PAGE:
Infrared radiant heating: A gas-fired infrared heating system emulates the heat transfer of the sun by generating radiant energy that is converted into heat when absorbed by objects in its path. Once the floors, machinery, stock, and people absorb the infrared energy, it is then re-radiated to warm the surrounding air. This method of heating, as opposed to filling a room with warm air (such as a forced air unit), allows the source of heat to be suspended at ceiling height. Infrared radiant heating is the most efficient and effective method in which to heat under the diverse conditions present in warehouses, storerooms, and even the most immense structures imaginable.
Mini-split heat pump (MSHP): These systems, also called ductless heat pumps or air-source heat pumps, have an outdoor condenser unit connected to one or more indoor units. These units provide heating and cooling for homes. The system pulls air from the outdoors through a refrigerant line, to heat the space during the winter, and does the reverse in the summer by pulling heat from the home to the outside to cool the space. Because of this, they can deliver up to three times more heating or cooling energy to a home for the electricity consumed.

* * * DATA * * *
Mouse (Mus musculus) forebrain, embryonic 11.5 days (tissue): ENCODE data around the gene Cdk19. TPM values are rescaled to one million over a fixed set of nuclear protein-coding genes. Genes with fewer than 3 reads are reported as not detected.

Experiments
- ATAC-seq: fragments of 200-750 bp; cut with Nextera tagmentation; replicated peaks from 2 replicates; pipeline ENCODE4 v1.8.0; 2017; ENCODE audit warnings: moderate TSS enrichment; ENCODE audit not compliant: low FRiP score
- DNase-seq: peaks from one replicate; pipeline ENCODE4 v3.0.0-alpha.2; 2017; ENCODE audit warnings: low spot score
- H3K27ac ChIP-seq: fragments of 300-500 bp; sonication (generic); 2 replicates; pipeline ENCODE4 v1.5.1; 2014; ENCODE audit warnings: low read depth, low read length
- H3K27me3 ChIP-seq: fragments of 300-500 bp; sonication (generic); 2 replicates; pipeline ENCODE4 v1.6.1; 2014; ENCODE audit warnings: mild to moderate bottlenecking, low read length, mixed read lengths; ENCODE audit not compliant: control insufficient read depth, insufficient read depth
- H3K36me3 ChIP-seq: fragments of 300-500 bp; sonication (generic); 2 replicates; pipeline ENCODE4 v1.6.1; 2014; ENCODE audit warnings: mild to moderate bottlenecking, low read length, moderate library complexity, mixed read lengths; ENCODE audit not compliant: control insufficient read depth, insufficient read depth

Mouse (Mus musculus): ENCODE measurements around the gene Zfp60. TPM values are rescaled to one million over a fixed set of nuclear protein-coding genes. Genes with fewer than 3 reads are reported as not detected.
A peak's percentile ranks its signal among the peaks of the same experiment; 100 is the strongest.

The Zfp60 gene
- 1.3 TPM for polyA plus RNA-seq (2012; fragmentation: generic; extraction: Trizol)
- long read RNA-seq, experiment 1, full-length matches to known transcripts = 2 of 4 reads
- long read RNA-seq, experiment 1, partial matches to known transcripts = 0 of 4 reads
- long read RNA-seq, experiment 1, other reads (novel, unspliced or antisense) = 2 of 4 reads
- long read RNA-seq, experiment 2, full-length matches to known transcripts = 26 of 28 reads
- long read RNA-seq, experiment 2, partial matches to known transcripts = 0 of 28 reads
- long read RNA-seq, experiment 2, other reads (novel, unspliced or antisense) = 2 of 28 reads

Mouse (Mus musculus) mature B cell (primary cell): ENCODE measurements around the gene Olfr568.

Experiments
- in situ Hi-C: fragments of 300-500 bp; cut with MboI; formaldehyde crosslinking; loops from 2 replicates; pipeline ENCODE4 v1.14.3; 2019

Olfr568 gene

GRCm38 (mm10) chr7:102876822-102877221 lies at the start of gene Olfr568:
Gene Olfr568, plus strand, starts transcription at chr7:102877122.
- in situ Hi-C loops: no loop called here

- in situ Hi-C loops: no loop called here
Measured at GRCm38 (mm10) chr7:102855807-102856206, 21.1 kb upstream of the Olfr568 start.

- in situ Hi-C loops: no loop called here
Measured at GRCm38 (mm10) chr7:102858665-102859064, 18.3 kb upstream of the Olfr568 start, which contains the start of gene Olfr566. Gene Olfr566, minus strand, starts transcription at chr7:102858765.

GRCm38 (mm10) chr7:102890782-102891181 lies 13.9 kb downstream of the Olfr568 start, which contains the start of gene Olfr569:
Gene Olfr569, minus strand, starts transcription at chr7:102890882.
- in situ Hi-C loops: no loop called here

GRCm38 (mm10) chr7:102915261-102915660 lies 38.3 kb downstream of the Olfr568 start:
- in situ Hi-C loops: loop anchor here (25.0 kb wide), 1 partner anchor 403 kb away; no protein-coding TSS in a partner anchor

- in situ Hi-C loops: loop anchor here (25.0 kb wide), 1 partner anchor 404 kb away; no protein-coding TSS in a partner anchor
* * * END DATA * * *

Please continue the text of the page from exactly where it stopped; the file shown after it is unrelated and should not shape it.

National fuel gas code (ANSI Z23.1, NFPA 54):A standard for the installation of gas appliances, piping, and venting.
Outdoor reset controls: Outdoor reset controls reduce the temperature in a boiler during moderate outside temperatures when high-temperature supply water isn’t necessary to maintain indoor comfort. This reduces standby losses and, in the case of condensing boilers, allows return water temperature to be low enough to condense.